A Giroux “Daguerreotype” – the world’s first commercially-produced camera – is expected to set a world record price when it goes up for auction this May at WestLicht Auctions in Vienna. The previously undocumented camera has been in private ownership in northern Germany for generations and is in remarkable condition given it is 170 years old.
The wooden sliding-box camera was made in Paris in September 1839 by Alphonse Giroux, the brother-in-law of Louis Jacques Mande Daguerre, the inventor of the first practicable photographic process. Daguerre even signed the camera to verify its authenticity. Only a few of these cameras are known to exist worldwide and all of those are in public museums.
Every detail including the plaque signed by Daguerre, the lens, the black velvet interior and the ground-glass screen are in their original state and the camera also comes with the extremely rare original instructions in German. These instructions, entitled, “Praktische Beschreibung des Daguerreotyp’s” were published by Georg Gropius in Berlin 1839 and feature 24 12x20cm pages with 18 illustrations in 5 plates showing the equipment used for producing Daguerreotypes in accordance with Daguerre’s invention.
The cameras produced by Daguerre’s brother-in-law are more opulently finished that those of the competition and the selling price of 400 Francs was very high, representing approximately the annual income of an average working man at the time. There is no record of the total number of cameras that Giroux produced, but since cheaper and improved cameras came onto the market relatively quickly it is assumed that the numbers were limited.
Making Daguerrotypes is a relatively involved process and the camera was originally sold with all the equipment necessary for their production. This included fuming and mercury boxes, a spirit burner, the silver-covered copper plates and the necessary chemicals. In total all the required equipment weighed around 50 kg (110 lb).
How it works
The camera itself consists of two boxes made of different kinds of wood that slide into each other. The larger of the two, which has the lens attached to it, is fixed to the base plate. The back of the smaller box is either the ground glass plate or the holder insert and it fits into the forward box so that the whole camera is lightproof. The interior is lined with black velvet. In order to bring the image into focus the rear box is moved back or forwards along the wooden camera base.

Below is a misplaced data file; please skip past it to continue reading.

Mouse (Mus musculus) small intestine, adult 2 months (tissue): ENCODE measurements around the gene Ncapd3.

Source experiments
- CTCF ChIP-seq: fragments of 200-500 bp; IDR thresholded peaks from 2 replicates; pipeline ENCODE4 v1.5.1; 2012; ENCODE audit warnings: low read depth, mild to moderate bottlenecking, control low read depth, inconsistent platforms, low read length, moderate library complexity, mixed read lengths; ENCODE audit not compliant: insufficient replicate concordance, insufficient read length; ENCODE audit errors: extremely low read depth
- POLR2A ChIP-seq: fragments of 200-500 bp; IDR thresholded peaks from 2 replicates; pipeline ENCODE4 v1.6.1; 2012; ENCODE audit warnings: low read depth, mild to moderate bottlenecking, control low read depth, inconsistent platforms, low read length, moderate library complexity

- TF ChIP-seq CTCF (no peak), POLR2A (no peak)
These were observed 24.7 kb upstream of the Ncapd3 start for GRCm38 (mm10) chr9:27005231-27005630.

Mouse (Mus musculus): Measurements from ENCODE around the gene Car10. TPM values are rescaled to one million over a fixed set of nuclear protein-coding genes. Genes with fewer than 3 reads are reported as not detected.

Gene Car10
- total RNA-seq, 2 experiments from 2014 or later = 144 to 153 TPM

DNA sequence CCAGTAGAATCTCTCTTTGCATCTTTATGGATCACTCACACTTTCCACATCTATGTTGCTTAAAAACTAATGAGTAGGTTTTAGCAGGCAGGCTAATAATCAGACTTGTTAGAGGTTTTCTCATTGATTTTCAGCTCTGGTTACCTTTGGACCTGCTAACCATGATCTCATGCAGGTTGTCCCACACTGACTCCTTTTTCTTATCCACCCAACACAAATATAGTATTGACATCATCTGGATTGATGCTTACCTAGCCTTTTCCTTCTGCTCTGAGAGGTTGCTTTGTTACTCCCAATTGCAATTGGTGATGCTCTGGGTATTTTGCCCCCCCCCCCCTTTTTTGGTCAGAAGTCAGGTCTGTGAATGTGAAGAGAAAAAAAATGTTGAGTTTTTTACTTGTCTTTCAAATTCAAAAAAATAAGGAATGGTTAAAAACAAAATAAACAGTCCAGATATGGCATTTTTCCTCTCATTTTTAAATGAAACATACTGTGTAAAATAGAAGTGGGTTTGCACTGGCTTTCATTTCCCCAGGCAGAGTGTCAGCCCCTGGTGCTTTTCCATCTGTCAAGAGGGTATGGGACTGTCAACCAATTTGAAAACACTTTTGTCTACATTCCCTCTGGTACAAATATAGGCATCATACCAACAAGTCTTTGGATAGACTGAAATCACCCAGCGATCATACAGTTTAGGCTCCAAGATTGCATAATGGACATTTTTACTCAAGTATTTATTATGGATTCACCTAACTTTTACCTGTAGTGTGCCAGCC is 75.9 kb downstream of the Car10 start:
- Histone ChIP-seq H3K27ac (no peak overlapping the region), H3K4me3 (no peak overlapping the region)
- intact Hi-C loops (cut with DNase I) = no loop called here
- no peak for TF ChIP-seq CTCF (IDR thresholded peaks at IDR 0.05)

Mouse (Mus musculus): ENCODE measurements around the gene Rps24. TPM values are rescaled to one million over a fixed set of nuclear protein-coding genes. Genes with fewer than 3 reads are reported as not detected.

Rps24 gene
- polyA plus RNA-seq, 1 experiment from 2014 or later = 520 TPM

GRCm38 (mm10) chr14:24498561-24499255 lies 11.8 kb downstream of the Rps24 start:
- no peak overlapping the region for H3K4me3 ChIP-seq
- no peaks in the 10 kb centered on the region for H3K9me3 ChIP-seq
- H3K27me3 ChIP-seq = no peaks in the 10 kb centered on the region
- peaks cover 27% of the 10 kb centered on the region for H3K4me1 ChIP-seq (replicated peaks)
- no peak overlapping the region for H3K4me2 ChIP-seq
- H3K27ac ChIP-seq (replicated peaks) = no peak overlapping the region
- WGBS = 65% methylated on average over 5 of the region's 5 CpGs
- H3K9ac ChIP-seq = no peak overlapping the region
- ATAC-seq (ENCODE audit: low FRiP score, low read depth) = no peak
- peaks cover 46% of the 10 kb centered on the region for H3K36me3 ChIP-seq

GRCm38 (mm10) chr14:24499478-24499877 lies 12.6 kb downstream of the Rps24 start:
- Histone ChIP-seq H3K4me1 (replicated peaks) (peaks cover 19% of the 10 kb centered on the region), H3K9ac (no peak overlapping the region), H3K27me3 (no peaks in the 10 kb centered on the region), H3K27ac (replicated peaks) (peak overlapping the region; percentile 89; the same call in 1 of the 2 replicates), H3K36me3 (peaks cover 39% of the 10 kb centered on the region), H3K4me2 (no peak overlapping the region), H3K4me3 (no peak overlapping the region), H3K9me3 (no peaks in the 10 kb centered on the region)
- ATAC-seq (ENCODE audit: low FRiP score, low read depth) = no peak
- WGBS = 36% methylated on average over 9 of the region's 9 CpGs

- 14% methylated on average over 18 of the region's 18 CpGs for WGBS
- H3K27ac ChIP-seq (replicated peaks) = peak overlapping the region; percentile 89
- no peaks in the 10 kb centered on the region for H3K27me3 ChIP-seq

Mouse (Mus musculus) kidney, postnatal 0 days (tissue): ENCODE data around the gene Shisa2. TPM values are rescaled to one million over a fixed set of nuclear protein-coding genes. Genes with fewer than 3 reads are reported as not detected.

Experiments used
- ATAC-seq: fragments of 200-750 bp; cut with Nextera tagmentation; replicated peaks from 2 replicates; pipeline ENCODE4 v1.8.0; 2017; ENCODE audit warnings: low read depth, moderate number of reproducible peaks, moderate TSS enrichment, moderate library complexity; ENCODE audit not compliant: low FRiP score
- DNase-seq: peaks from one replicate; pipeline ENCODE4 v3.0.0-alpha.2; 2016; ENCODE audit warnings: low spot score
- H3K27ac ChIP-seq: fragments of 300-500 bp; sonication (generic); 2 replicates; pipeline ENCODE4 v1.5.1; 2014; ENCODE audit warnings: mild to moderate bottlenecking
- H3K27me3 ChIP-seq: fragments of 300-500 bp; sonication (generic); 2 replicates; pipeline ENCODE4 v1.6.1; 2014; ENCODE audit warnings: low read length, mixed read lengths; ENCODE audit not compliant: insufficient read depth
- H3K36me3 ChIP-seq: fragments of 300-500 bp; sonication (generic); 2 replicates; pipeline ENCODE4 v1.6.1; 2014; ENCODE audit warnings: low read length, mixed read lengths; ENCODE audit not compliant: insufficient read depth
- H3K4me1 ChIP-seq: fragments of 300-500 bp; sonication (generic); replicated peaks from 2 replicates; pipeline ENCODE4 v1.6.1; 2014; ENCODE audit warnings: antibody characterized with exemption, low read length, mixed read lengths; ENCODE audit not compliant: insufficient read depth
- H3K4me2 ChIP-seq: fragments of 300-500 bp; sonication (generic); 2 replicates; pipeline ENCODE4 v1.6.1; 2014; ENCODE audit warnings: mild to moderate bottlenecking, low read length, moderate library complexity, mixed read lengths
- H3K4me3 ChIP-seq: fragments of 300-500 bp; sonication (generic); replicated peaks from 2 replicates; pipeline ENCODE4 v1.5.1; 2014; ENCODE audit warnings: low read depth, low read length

It can then be fixed in position by means of a brass screw, while a fold-out mirror behind the ground-glass screen allows the image to be seen while standing upright.
Initially Daguerre used plates of pure silver but later switched to plates made of silver-plated copper to save on costs. Before the exposure was made the plates were fumed with iodine or bromine inside a special wooden box with the aid of a spirit burner. Under the influence of this fuming process, light-sensitive silver iodide formed on the surface of the plate.
In order to maximise the brightness of the image while focusing the lens’s outer brass fitting was removed. During the exposure the ground glass screen was exchanged for the (now) light sensitive plate (167 x 216 mm). Before the exposure was made the diaphragm was replaced and a swiveling cap served as a shutter. Daguerre suggested exposure times of between 3 and 30 minutes, depending on light conditions.
After the plate was exposed, the photograph was developed with the aid of mercury fumes which adhered to the surface producing a very faint silver image. Development and fixation in a salt or cyanide solution results in a positive image made of grey quicksilver. The tonality of the original pictures varied between grey and blue-grey but, after the introduction of gold toner, they could also be gold, purple or sepia-coloured.